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I've had two areas in unit where the panels have come loose. One panel is the side panel at the rear of the kitchen slide-out (near light switch) and the other is the ceiling panel edge over the dining table area. I shot some epoxy type of glue behind the panel edges and drove in a few brad nails with my compressor. So far they are holding up fine.
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Old 11-30-2015, 12:50 AM   #17
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I think I just realized why there is the receiver in the rear........ It is for towing a cargo trailer with all the repair tools in it.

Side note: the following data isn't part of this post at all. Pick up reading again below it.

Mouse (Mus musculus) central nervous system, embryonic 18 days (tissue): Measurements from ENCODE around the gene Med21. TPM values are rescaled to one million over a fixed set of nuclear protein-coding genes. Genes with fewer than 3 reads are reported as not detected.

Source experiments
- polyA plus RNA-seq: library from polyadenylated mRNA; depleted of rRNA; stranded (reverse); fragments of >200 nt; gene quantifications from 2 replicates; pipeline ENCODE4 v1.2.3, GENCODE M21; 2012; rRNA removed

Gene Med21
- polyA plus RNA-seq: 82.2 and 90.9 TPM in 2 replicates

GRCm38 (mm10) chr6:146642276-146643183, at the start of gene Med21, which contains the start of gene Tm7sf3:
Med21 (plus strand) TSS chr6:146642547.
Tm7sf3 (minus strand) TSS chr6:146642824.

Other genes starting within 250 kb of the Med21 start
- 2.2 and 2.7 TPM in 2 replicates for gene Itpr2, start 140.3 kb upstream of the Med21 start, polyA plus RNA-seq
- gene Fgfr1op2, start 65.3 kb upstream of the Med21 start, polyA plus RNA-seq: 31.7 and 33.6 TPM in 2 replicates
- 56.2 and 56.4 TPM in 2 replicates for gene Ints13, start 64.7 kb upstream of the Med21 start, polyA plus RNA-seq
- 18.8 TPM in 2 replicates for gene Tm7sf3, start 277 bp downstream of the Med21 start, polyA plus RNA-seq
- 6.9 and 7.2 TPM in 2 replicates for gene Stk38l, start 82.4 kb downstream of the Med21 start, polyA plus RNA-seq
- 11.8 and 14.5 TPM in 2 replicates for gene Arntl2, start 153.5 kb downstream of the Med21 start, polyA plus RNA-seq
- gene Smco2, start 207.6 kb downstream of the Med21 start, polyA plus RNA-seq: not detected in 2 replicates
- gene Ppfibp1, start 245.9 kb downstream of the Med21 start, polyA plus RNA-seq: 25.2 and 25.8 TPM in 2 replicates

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Old 11-30-2015, 01:14 AM   #18
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I think I just realized why there is the receiver in the rear........ It is for towing a cargo trailer with all the repair tools in it.
No-no, that's for towing it home after the Tri-Glide breaks off:

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Old 11-30-2015, 01:22 AM   #19
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OMG!!!!!!!!! I have not laughed so hard in a long time
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Old 11-30-2015, 02:03 AM   #20
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My grandson and i just about lost the chili we just ate. Where in the world do you dig up this stuff!